Weekend Bookchat

October 11, 2008

It’s been a while since we’ve seen an American presidential candidate whose own writing could stand comparison with one of America’s greatest authors, but this moving and illuminating essay in the New York Review of Books puts Barack Obama’s Dreams from My Father side by side with James Baldwin’s Notes of a Native Son and so doing finds the two books complementing and reinforcing each other:

Although Obama mentions in passing in Dreams from My Father that he had read Baldwin when he was a young community activist in Chicago, there is no hint in the book that he modeled his own story in any way on Baldwin’s work. In both of their versions of who they became in America and how, there are considerable similarities and shared key moments not because Obama was using Baldwin as a template or an example, but because the same hurdles and similar circumstances and the same moments of truth actually occurred almost naturally for both of them.

Baldwin and Obama, although in different ways, experienced the church and intense religious feeling as key elements in their lives. They both traveled and discovered while abroad, almost as a shock, an essential American identity for themselves while in the company of non-Americans who were black. They both came to see, in a time of bitter political division, some shared values with the other side. They both used eloquence with an exquisite, religious fervor.

As Northerners, they both were shocked by the South. They both had to face up to the anger, the rage, which lay within them, and everyone like them, as a way of taking the poison out of themselves. It is almost as though, in their search for power — Baldwin becoming the finest American prose stylist of his generation, Obama the first black nominee for president of the United States — they would both have to gain wisdom, both bitter and sweet, at the same fount, since no other fount was available. Their story is in some ways the same story because it could hardly have been otherwise.

Obama and Baldwin may have spent their lives neutralizing the poisons that racism has brewed within them, but Obama’s opponent in the presidential race is frankly trying to exploit those same poisons and make them even more virulent. Read the NYRB essay and you’ll gain an understanding of why Obama seems to grow in stature and character each day while John McCain dwindles with each shabby lie and gross smear issuing from his campaign. The Republicans have spent decades manipulating racial hatred, but they have no experience in dealing with someone who has worked his way up in the face of those hatreds and learned how to neutralize them. Obama’s life has been leading up to this in ways few race-baiting wingers can even begin to understand.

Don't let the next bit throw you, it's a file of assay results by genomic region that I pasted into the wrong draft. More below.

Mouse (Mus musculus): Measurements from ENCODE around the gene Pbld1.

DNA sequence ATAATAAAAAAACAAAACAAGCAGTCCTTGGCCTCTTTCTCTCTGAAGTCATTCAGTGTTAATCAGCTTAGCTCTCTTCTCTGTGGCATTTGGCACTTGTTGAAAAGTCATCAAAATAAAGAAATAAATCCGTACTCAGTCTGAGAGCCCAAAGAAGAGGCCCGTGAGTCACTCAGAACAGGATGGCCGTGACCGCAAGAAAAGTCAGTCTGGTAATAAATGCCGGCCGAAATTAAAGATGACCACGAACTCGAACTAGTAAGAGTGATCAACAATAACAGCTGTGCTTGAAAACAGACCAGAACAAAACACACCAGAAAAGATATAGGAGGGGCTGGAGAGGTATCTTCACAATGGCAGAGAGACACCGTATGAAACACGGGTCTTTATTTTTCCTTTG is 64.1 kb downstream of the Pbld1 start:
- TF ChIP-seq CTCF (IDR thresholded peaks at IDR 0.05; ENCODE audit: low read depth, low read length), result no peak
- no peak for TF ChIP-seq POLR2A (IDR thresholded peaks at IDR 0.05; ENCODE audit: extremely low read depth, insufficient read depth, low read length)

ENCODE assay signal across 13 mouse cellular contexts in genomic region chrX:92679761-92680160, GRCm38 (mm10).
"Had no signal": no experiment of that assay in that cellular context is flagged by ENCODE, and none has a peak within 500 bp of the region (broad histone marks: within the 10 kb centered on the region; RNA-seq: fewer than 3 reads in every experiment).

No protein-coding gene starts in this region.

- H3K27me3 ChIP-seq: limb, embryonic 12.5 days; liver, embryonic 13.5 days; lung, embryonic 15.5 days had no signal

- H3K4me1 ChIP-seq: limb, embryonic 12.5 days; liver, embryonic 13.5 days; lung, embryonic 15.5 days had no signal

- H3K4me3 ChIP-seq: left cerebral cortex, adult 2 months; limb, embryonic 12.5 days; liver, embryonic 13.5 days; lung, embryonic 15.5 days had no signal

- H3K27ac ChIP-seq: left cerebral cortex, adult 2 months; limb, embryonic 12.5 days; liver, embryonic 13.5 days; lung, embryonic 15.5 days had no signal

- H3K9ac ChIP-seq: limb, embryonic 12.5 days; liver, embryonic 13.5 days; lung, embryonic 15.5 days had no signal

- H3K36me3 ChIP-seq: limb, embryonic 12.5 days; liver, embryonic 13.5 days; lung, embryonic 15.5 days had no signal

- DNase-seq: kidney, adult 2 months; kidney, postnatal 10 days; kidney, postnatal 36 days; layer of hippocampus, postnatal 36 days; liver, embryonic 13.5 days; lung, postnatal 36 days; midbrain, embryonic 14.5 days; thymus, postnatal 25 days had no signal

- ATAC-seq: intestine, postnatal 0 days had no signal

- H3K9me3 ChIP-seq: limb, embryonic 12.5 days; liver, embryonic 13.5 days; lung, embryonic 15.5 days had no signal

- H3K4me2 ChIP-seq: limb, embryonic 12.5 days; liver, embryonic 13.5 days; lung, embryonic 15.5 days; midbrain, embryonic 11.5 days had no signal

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PUBLISHING NOTES: Looks like conservative hack Hugh Hewitt got a little ahead of himself with the title of his proposed book on the McCain-Palin campaign. And see how an online hissy-fit at wingerblog Red State resulted in a brief annoyance for a book publicist, and increased sales for a computer handbook.

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Jessica Valenti, executive editor of the excellent blog Feministing, is this close to submitting the manuscript for her next book, The Purity Myth: How America’s Obsession with Virginity is Hurting Young Women, but the fact that the book isn’t even out yet hasn’t stopped wingerbloggers from attacking it. One poor clown claims to have checked the book out already, even though the book won’t exist in published form for another several months. While we wait for The Purity Myth to hit the shelves, let’s catch up on Valenti’s other books: He’s a Stud, She’s a Slut, and 49 Other Double Standards Every Woman Should Know, and Full Frontal Feminism: A Young Woman’s Guide to Why Feminism Matters. In a similar vein, the history of the religious right’s distortion of sex education and exploitation of sexual fears is examined in Dagmar Herzog’s new book Sex in Crisis: The New Sexual Revolution and the Future of American Politics.

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David Swanson wants to tell you about a book you might want to read after the presidential election.

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One Response to “Weekend Bookchat”


  1. […] Weekend Bookchat It’s been a while since we’ve seen an American presidential candidate whose own writing could stand […] […]


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